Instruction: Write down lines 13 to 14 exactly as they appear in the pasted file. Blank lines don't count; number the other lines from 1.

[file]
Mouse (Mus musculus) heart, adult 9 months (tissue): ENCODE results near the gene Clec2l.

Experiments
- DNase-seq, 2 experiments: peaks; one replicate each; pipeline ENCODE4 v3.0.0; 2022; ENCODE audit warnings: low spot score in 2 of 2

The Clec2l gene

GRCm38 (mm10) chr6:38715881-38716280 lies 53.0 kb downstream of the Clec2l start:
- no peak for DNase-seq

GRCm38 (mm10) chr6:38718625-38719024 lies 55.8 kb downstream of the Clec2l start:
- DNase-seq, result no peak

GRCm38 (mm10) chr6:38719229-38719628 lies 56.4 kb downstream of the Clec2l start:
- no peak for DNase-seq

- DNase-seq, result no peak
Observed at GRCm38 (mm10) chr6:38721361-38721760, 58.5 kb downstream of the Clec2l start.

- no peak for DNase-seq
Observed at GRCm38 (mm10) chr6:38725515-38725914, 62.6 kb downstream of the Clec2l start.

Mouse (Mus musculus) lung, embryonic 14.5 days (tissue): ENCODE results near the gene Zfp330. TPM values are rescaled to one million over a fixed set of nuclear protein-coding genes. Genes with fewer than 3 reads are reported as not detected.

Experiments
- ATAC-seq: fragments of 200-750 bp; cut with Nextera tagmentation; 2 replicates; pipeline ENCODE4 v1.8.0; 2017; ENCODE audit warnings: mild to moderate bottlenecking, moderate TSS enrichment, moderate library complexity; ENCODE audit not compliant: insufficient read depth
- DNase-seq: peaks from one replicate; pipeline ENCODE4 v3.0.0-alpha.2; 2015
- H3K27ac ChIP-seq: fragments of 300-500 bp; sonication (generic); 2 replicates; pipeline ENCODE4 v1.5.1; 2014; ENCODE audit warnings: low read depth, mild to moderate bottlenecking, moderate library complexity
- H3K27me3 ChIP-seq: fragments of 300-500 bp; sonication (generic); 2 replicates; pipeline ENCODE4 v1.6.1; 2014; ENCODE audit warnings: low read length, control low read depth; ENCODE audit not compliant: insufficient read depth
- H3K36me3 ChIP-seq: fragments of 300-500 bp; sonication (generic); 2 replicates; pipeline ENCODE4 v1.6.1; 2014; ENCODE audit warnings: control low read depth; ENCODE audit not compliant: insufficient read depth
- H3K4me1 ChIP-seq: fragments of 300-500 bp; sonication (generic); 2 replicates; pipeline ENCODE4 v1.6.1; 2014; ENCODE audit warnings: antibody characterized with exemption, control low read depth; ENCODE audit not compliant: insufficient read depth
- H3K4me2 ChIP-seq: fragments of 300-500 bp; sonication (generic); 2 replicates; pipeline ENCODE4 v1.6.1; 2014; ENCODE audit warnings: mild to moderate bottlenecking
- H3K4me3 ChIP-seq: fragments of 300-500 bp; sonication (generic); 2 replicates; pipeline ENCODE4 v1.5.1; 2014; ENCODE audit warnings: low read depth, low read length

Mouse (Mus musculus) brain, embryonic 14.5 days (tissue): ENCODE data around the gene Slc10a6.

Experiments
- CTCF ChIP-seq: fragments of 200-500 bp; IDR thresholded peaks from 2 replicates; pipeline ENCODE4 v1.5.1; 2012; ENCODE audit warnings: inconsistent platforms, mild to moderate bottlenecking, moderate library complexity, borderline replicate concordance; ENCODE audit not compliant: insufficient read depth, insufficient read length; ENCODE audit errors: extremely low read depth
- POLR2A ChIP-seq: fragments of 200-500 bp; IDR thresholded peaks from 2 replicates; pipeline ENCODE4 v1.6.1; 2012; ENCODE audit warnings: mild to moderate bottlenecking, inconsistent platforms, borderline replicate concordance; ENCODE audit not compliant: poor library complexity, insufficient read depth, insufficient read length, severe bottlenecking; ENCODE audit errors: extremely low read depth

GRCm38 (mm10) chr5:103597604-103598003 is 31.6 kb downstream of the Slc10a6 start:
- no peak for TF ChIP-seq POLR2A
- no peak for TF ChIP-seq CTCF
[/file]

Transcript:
- no peak for DNase-seq
Observed at GRCm38 (mm10) chr6:38725515-38725914, 62.6 kb downstream of the Clec2l start.